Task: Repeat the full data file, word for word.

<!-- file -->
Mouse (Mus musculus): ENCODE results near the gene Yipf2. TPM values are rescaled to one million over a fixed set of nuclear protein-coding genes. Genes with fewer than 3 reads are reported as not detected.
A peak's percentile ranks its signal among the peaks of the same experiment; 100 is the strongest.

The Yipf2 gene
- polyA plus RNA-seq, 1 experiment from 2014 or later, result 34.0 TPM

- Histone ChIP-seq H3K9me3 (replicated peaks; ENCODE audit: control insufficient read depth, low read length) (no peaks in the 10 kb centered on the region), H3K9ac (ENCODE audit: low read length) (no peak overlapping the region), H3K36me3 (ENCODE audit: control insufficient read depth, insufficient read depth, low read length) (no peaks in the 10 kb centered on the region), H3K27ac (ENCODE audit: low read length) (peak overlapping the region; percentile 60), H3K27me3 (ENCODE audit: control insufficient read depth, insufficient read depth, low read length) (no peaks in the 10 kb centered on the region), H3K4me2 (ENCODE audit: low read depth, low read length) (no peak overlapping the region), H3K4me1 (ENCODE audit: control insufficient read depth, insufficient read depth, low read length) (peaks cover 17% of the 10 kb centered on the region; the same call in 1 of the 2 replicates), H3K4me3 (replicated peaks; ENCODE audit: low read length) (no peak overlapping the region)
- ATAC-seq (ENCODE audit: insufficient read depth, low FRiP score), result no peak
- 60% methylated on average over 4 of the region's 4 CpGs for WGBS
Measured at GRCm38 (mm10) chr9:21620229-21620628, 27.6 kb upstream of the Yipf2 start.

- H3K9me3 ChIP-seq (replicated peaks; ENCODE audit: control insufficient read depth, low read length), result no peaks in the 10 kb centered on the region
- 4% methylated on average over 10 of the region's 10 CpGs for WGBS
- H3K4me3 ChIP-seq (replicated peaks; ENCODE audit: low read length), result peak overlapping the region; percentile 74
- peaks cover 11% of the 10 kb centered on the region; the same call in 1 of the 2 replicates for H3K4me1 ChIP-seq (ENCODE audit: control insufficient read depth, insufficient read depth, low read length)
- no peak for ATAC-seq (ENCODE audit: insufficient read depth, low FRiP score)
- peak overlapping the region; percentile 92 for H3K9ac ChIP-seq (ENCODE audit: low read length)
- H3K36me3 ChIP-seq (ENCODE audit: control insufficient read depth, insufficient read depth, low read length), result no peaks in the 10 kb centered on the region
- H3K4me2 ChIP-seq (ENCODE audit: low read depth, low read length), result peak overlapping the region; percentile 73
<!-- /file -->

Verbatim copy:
Mouse (Mus musculus): ENCODE results near the gene Yipf2. TPM values are rescaled to one million over a fixed set of nuclear protein-coding genes. Genes with fewer than 3 reads are reported as not detected.
A peak's percentile ranks its signal among the peaks of the same experiment; 100 is the strongest.

The Yipf2 gene
- polyA plus RNA-seq, 1 experiment from 2014 or later, result 34.0 TPM

- Histone ChIP-seq H3K9me3 (replicated peaks; ENCODE audit: control insufficient read depth, low read length) (no peaks in the 10 kb centered on the region), H3K9ac (ENCODE audit: low read length) (no peak overlapping the region), H3K36me3 (ENCODE audit: control insufficient read depth, insufficient read depth, low read length) (no peaks in the 10 kb centered on the region), H3K27ac (ENCODE audit: low read length) (peak overlapping the region; percentile 60), H3K27me3 (ENCODE audit: control insufficient read depth, insufficient read depth, low read length) (no peaks in the 10 kb centered on the region), H3K4me2 (ENCODE audit: low read depth, low read length) (no peak overlapping the region), H3K4me1 (ENCODE audit: control insufficient read depth, insufficient read depth, low read length) (peaks cover 17% of the 10 kb centered on the region; the same call in 1 of the 2 replicates), H3K4me3 (replicated peaks; ENCODE audit: low read length) (no peak overlapping the region)
- ATAC-seq (ENCODE audit: insufficient read depth, low FRiP score), result no peak
- 60% methylated on average over 4 of the region's 4 CpGs for WGBS
Measured at GRCm38 (mm10) chr9:21620229-21620628, 27.6 kb upstream of the Yipf2 start.

- H3K9me3 ChIP-seq (replicated peaks; ENCODE audit: control insufficient read depth, low read length), result no peaks in the 10 kb centered on the region
- 4% methylated on average over 10 of the region's 10 CpGs for WGBS
- H3K4me3 ChIP-seq (replicated peaks; ENCODE audit: low read length), result peak overlapping the region; percentile 74
- peaks cover 11% of the 10 kb centered on the region; the same call in 1 of the 2 replicates for H3K4me1 ChIP-seq (ENCODE audit: control insufficient read depth, insufficient read depth, low read length)
- no peak for ATAC-seq (ENCODE audit: insufficient read depth, low FRiP score)
- peak overlapping the region; percentile 92 for H3K9ac ChIP-seq (ENCODE audit: low read length)
- H3K36me3 ChIP-seq (ENCODE audit: control insufficient read depth, insufficient read depth, low read length), result no peaks in the 10 kb centered on the region
- H3K4me2 ChIP-seq (ENCODE audit: low read depth, low read length), result peak overlapping the region; percentile 73